humanity   3908

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Lost on Mars
"Again repeating Arendt: “The scientist qua scientist does not even care about the survival of the human race on earth or, for that matter, about the survival of the planet itself.” In its purity, the quest to vex nature’s secrets from her sees human beings as simply something more to deconstruct. Indeed, in Out of the Silent Planet and its sequel, Perelandra, the danger is never aliens but humans. The promoters of space are not such pure scientists as Arendt’s type. But, as lost in the cosmos as the rest of us, they nevertheless seek self-transcendence by means of scientific achievement. We may indeed arrive at a place where the survival of the human race on Earth is of less consequence to those possessing power than the furtherance of an abstract humanity that has abandoned much of what made it human."
space  science  humanity  from instapaper
4 days ago by dakrone
Tawana aka Honeycomb on Twitter: "In my plot to actually undo racism, I find myself thinking about the ways we have allowed the narrative of "privilege" to stagnate antiracism organizing."
"In my plot to actually undo racism, I find myself thinking about the ways we have allowed the narrative of "privilege" to stagnate antiracism organizing.

It reinforces hierarchy. It reinforces Blackness/POC identities as inferior (underprivileged), and it promotes performative testimonials of white guilt and acceptance of hierarchy as a "fact" with a never-ending solution.

What would it mean to actually tell white people that they aren't privileged. That the things that are being claimed as a privilege are basic human rights? How do we get beyond the notion of civil rights, if we make human rights a privilege?

At what point in antiracism organizing do we allow white people to truly look inward at the deficit to their humanity, caused by the notion and system of white supremacy?

It is typically those white people who feel they have failed to live up to the notion of white superiority/system of white supremacy, that we find creating the levels of violence we see in white communities. The very same system that creates violence in Black & POC communities.

It's time for a new conversation. New language. The way we've been doing things has turned into a performance. People still get to go home feeling either superior or inferior.

The way to systemically challenge white supremacy is to call to attention it's need to create an underclass, an othering in order to survive. Without the inferior, there is no superior. Where are the people who truly want to dismantle white supremacy? They aren't allies . . .

They are co-liberators who recognize that their humanity is tied up into dismantling white supremacy as well. They aren't opting in with white privilege testimonials. They are standing up against police brutality, gun violence, etc., because they see the connection.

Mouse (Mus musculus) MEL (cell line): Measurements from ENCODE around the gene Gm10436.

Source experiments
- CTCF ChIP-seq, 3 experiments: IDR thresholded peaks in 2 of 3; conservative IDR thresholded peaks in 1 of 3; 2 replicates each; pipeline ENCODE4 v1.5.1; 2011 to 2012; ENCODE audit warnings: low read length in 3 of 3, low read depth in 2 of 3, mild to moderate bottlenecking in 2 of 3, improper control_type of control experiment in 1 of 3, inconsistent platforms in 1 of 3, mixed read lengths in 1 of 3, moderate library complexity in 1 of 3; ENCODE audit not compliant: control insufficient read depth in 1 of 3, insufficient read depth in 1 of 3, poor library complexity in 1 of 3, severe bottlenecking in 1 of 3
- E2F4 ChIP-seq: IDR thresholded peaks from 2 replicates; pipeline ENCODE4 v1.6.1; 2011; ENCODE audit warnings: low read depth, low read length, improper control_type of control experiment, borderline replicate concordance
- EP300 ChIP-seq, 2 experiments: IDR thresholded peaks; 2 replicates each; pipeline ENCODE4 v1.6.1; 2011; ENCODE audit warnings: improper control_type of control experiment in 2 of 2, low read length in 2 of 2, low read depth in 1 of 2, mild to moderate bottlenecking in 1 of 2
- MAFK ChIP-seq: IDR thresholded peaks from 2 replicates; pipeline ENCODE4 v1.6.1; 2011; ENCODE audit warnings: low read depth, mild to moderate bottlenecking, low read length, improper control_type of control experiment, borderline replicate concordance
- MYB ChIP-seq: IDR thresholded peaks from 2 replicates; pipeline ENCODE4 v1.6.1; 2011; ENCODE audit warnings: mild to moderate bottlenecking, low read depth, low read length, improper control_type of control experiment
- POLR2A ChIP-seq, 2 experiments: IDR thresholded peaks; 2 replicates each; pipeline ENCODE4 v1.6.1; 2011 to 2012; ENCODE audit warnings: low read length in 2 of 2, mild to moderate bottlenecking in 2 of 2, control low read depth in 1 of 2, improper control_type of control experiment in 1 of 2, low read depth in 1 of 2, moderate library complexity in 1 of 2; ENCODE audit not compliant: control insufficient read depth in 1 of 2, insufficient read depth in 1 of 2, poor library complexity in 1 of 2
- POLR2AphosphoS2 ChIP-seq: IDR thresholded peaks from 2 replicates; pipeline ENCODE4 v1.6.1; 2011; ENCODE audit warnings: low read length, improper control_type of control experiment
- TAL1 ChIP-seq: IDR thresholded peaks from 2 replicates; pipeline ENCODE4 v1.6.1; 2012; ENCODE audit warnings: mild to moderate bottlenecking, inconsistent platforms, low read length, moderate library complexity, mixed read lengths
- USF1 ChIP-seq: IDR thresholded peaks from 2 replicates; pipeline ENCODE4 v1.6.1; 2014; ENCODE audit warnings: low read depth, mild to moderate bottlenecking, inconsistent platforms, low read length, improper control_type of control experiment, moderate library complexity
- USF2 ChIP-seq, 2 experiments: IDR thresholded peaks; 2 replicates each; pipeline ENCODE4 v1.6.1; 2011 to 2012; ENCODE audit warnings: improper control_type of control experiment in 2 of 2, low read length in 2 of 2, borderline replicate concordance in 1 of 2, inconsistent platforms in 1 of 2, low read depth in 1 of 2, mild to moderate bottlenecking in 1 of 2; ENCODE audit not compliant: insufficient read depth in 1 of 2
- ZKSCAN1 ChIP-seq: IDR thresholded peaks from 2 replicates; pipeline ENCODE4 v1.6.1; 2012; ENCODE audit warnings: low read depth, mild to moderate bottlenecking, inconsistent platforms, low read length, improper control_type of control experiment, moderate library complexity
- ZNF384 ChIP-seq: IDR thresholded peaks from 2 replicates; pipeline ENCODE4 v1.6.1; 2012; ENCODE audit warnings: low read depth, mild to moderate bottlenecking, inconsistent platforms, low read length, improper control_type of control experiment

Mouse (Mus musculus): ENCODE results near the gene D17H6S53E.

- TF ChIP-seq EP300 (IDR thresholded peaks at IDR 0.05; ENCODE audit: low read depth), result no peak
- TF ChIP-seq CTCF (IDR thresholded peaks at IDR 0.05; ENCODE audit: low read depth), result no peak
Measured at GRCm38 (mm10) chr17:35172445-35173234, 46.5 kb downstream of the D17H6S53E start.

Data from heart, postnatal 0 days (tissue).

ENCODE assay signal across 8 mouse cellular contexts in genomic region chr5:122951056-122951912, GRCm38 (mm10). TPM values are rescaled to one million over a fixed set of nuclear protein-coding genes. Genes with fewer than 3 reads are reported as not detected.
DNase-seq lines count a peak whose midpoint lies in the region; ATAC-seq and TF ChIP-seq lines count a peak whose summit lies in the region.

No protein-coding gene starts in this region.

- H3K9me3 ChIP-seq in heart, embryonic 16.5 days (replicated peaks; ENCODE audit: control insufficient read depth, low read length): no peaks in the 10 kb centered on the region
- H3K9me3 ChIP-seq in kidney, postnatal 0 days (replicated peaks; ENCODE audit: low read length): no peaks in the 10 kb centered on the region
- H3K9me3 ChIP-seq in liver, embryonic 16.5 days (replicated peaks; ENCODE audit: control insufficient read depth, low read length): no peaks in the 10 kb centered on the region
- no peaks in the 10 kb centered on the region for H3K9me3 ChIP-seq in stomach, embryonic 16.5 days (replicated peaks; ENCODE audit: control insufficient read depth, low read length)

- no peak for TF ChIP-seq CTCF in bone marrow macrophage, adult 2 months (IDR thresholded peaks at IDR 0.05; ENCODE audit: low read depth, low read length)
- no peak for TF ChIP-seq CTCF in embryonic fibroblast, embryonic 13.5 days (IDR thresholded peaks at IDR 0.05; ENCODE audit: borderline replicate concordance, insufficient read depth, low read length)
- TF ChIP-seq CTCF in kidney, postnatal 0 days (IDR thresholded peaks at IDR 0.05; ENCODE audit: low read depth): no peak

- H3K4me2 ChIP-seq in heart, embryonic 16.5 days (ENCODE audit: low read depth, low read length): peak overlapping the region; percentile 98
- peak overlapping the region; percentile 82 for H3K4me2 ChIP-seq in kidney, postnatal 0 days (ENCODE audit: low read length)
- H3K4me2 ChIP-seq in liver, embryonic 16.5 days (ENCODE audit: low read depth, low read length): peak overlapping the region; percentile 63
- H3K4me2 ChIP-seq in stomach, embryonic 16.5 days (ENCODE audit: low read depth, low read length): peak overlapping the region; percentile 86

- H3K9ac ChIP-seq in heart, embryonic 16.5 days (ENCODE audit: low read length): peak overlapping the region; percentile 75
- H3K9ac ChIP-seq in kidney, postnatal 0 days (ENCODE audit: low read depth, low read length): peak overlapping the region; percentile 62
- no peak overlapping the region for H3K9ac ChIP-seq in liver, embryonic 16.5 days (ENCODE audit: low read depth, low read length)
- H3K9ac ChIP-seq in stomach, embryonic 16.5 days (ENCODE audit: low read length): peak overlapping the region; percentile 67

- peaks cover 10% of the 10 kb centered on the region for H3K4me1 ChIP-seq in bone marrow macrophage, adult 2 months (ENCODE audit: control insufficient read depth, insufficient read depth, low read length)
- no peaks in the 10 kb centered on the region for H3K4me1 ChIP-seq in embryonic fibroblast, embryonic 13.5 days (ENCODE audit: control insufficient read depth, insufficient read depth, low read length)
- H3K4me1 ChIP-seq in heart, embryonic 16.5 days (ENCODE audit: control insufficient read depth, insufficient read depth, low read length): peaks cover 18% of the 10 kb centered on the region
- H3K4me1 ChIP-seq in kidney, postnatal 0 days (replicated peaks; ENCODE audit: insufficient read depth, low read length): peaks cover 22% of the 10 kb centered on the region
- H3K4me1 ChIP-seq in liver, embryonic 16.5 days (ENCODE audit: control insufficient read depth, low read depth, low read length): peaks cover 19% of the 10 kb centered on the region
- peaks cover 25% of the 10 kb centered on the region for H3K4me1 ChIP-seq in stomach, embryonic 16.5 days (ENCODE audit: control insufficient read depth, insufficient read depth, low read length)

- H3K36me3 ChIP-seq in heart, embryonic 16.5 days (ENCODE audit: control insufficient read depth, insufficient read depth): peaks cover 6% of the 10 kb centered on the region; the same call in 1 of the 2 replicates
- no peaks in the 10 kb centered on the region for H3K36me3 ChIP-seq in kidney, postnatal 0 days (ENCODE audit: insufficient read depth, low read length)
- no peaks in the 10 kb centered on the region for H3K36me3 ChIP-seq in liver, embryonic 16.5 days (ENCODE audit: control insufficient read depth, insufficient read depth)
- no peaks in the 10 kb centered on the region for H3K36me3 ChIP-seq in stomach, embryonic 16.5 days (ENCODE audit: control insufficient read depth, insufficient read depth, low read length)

They aren't entering rooms thinking they are more intellectual than their Black & POC comrades. They recognize that there is a difference between schooling and education. And they respect the expertise that comes from Black & POC communities, about their own experiences.

If we are truly going to systemically struggle against this white supremacist system that is killing us all, we gotta be willing to listen to each other. We have to be willing to admit that we haven't gone deep enough in the struggle against racism.

I don't need to hear another white person perform a privilege testimonial for me. I know that most don't even believe it. I can see it in your faces. I would argue you are right. I would never argue that anti-Black racism isn't a global phenomenon, or that we don't experience

inordinate amounts of blatant racism because of the color of our skin. They translate into policy, police brutality, schooling, etc. However, what I need folks to do is pause and look at the impact in white communities. This is not a comparison, it's a mirror.

None of us are living up to the system or standard of white supremacy. We are literally dying! On our street corners, in schools, in churches, in mosques, in synagogues, in movie theaters, at marches, at marathons . . . I don't have all the answers. I have a bunch of questions.

Somebody gotta start asking them."
privilege  race  humanrights  2018  antiracism  performance  superiority  inferiority  schooling  education  liberation  humanity  humanism  racism  whitesupremacy  guilt  whiteguilt  hierarchy  civilrights 
5 days ago by robertogreco
The Great Filter—the most important question in history
You don’t need 10,000,000 alien civilizations to have us tripping over old warp cores and wrappers from Phaser Burger. You just need one. For any of the “maybe they’re just quiet” objections to work, it would require that every single civilization that developed, regardless of the conditions in which it developed, would independently and uniformly determine that they would be quiet homebodies. No one, not a single Klingon Musk or Darth Bezos could ever get the idea of venturing out to colonize or launching self replicating probes. That answer seems much, much less likely than what the evidence suggests: There is no one out there.

Really, when you put the Great Filter together with Fermi’s question, there seem to be only two possible outcomes.

Answer One: Intelligent life is a fluke.

Maybe life is much more rare, much more unlikely, than our theories would suggest. All the substances required to create life seem common enough, and there are all those planets. But maybe there’s a step we don’t understand. Or maybe life is common, but it’s the development of complex life that’s rare. Maybe if we get out there, will find that our galaxy is really the Slimy Way, filled with planets overrun with the simplest forms of life, and nothing else. Or maybe it’s intelligence. Or technology — a lot of creatures on Earth, on both land and sea, seem to have reached the simple tool-using stage, but maybe getting from pointy stick to pointy stick with stone attached is just much, much harder than it looks. We don’t know which step, but one of the steps between “having a planet that appears suitable for life” and “having a technological civilization” may be a near impossible move.